Seeing the Woods

A blog by the Rachel Carson Center for Environment and Society

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Snapshot: Katrin Kleemann Takes First Prize in Photo Competition

Katrin Kleemann has been awarded the jury’s first prize in the LMU GraduateCenter’s “Mein Forschungsgegenstand/My Research Object” photography competition for her photo of the Laki fissure in Iceland. Katrin is a doctoral candidate in the Rachel Carson Center’s Doctoral Program Environment and Society and a research associate of the Environment & Society Portal. Her research project studies the impacts of the Icelandic Laki fissure eruption of 1783 on the northern hemisphere.

The GraduateCenterLMU has been organizing this photo competition every year since 2009. The winning photographs will be displayed in the offices of the LMU Graduate Center and used by the LMU Munich to promote doctoral candidates’ diverse research. All the submissions to the competition can be viewed here.

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Worldview: Watch Your Step!

“Moss Conservation in Vatnajökull National Park, Iceland”

By Katrin Kleemann

All photographs were taken by Katrin Kleemann and used here with her express permission.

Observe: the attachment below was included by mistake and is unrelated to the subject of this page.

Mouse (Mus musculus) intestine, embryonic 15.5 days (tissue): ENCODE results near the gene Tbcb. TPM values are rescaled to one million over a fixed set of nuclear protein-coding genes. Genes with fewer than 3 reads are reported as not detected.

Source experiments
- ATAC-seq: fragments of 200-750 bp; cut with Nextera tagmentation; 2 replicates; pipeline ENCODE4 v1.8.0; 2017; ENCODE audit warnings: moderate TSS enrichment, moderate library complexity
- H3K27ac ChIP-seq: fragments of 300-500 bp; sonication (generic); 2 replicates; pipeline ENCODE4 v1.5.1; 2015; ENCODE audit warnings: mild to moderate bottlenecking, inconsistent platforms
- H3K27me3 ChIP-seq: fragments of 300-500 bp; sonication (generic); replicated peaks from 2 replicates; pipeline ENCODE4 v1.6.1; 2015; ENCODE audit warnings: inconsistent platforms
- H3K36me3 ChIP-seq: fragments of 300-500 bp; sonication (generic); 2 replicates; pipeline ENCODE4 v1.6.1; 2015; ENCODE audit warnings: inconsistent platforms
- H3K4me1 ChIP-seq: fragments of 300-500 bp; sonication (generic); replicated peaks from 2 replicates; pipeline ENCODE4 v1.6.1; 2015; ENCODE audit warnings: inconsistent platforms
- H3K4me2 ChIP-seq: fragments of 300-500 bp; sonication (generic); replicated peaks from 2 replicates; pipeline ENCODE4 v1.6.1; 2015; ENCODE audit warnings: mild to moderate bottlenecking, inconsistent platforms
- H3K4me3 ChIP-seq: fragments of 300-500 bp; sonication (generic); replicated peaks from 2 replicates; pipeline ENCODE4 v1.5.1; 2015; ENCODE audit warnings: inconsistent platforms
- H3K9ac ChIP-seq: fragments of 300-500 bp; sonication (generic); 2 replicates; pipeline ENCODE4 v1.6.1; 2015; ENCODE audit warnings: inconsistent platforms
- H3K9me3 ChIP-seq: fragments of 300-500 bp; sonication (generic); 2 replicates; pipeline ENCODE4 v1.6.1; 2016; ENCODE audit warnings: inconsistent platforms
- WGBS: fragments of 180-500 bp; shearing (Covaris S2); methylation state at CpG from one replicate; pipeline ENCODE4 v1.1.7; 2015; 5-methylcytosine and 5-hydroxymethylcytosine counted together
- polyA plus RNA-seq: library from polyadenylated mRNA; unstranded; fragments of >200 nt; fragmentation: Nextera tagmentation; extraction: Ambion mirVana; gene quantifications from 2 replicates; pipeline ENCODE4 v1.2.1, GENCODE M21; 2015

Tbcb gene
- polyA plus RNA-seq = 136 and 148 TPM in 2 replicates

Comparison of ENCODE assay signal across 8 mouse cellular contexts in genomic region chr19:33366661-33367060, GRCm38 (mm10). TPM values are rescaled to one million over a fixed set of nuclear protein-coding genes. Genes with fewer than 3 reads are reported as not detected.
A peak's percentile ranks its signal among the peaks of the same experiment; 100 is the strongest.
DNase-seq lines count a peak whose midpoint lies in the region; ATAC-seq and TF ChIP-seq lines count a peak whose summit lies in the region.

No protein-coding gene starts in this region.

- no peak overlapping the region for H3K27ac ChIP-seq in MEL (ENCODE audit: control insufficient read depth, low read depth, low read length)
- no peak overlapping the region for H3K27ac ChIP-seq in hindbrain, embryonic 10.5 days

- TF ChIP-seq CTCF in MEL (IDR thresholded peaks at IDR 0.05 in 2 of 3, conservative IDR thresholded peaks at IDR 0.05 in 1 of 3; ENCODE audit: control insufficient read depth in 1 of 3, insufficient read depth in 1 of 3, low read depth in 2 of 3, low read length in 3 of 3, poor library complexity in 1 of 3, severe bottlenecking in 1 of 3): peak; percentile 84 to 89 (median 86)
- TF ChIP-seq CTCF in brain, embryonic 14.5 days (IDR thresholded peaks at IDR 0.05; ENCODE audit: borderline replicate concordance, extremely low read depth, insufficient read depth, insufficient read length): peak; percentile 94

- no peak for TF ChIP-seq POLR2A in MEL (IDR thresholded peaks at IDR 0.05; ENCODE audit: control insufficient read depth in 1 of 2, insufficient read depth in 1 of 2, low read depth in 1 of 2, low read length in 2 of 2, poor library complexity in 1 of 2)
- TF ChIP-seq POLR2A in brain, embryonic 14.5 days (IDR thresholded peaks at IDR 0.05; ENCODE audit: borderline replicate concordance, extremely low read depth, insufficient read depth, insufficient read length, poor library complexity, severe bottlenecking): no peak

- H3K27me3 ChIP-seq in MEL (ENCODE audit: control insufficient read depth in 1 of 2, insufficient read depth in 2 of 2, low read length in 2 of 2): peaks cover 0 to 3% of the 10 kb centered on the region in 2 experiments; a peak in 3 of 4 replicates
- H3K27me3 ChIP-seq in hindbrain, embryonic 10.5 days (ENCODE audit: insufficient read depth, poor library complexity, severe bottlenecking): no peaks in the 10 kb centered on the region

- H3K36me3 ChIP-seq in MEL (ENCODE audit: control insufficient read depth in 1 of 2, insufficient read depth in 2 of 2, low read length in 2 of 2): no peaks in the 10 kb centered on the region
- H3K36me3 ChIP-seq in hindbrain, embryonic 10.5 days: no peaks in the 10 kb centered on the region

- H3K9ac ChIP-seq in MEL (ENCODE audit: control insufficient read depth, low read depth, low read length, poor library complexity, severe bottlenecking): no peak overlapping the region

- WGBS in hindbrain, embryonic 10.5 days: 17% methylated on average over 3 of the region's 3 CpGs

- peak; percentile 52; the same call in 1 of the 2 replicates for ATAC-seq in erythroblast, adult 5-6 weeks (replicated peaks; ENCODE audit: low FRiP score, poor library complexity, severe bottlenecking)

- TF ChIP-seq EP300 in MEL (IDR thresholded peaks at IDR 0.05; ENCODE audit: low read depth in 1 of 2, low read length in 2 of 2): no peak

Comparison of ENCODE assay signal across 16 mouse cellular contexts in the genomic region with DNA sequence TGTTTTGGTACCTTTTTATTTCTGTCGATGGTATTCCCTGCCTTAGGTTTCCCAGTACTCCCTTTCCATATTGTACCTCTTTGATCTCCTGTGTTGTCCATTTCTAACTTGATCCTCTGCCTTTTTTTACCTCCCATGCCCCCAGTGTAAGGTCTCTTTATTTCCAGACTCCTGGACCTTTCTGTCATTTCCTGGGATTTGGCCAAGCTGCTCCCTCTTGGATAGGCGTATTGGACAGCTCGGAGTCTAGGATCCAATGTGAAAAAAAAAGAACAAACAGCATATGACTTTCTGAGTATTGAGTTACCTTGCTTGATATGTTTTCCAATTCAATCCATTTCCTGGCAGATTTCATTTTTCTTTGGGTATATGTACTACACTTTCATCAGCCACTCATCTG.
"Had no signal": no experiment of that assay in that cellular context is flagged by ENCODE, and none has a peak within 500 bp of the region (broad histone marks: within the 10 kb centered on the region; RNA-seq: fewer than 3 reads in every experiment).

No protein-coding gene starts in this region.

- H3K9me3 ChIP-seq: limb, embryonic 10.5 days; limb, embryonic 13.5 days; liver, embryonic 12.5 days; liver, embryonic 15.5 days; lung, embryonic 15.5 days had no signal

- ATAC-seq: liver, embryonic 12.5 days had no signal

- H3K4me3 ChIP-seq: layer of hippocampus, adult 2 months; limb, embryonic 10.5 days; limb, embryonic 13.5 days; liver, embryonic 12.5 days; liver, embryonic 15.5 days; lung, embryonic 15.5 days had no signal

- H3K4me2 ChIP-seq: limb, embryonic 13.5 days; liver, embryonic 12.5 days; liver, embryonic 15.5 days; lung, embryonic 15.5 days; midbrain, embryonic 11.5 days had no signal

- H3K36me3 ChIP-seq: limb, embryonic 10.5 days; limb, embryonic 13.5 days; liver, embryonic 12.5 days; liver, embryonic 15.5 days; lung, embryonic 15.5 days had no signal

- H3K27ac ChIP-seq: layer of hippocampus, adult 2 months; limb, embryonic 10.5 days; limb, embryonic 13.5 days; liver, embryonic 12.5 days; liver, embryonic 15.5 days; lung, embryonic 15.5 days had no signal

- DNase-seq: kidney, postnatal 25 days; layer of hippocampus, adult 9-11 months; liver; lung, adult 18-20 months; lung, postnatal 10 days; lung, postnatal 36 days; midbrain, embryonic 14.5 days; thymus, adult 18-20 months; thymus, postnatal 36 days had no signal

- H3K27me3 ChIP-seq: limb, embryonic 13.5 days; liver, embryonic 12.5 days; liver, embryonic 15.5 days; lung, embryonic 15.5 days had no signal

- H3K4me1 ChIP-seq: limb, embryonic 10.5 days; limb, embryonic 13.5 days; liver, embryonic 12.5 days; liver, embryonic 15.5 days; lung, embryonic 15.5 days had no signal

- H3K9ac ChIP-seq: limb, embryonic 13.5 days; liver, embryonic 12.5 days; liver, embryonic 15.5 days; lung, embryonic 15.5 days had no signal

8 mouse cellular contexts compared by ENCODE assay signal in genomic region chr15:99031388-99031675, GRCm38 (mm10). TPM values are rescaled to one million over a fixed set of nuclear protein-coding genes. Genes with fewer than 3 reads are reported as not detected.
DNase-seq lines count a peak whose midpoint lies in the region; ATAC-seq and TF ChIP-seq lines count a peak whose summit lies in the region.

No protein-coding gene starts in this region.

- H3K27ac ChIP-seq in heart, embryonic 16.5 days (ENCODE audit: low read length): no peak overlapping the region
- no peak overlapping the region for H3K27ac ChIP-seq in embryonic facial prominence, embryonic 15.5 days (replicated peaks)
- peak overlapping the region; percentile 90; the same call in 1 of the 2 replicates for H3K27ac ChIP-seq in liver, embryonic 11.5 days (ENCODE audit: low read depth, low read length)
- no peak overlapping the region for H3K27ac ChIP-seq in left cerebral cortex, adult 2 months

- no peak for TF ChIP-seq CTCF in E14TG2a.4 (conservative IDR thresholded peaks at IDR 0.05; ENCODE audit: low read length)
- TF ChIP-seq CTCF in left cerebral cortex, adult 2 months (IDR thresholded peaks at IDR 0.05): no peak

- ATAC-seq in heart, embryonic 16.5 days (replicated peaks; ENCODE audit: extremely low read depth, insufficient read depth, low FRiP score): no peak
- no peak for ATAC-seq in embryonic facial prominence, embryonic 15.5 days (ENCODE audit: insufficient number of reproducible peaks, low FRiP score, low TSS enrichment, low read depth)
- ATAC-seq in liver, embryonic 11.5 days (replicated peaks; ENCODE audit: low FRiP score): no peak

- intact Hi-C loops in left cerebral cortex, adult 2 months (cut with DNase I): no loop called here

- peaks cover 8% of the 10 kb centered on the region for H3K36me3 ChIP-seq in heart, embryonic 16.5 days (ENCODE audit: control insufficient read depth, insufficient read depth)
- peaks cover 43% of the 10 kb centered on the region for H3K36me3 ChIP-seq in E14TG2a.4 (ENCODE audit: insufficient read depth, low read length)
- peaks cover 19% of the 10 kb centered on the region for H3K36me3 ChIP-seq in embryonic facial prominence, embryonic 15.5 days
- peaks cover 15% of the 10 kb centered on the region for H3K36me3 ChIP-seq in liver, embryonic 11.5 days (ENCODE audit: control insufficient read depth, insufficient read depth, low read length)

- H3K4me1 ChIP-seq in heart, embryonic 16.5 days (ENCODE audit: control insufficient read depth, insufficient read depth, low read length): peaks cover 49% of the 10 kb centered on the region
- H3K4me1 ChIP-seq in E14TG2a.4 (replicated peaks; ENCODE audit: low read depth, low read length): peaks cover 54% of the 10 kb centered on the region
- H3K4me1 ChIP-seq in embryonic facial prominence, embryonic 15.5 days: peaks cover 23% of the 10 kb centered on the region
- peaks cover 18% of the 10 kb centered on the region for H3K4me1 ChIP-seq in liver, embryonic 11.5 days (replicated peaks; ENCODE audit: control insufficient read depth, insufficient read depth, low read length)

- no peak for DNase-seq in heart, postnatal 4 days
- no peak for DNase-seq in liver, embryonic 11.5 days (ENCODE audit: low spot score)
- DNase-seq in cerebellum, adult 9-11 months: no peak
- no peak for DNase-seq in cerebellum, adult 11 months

View of the southwest half of the Laki fissure from Mount Laki.

Lakagígar is a fissure volcano in Iceland’s remote highlands that erupted in 1783–84 and left behind a landscape full of lava fields, now covered in lush green moss. Tourists can travel to the Laki fissure only with a four-wheel drive because the terrain is very rough and you have to cross several rivers to reach it. Most of the year, routes to the area are impassable due to the harsh climatic conditions, so visitors can only gain access during the summer months (mid-June to mid-September). Continue reading

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“Very Old Stone With Fire Inside”: Kindergarten Explorers Visit the RCC

Post by Katie Ritson (Managing Editor, RCC)

DSC_0406I am used to explaining what exactly the Rachel Carson Center is, and what my work there involves, but I don’t usually have to do it to a room full of five and six-year-olds. However, I was pleasantly surprised to realize that it’s actually much easier to explain the workings of a research institute to a kindergarten class than it is to most adults. Kids are natural researchers and the pursuit of knowledge is an entirely logical one from their point of view. Moreover, they don’t worry much about what things actually cost – the idea of having visiting fellows from all over the world living and working in Munich in order to share their research was one they seemed to grasp with no trouble at all, presumably since they weren’t busy working out who is footing the bill and in whose national or international interest this could possibly be. So for once, there was no need to launch into a spirited defence of the humanities in our pragmatic solution-defined knowledge economy. Continue reading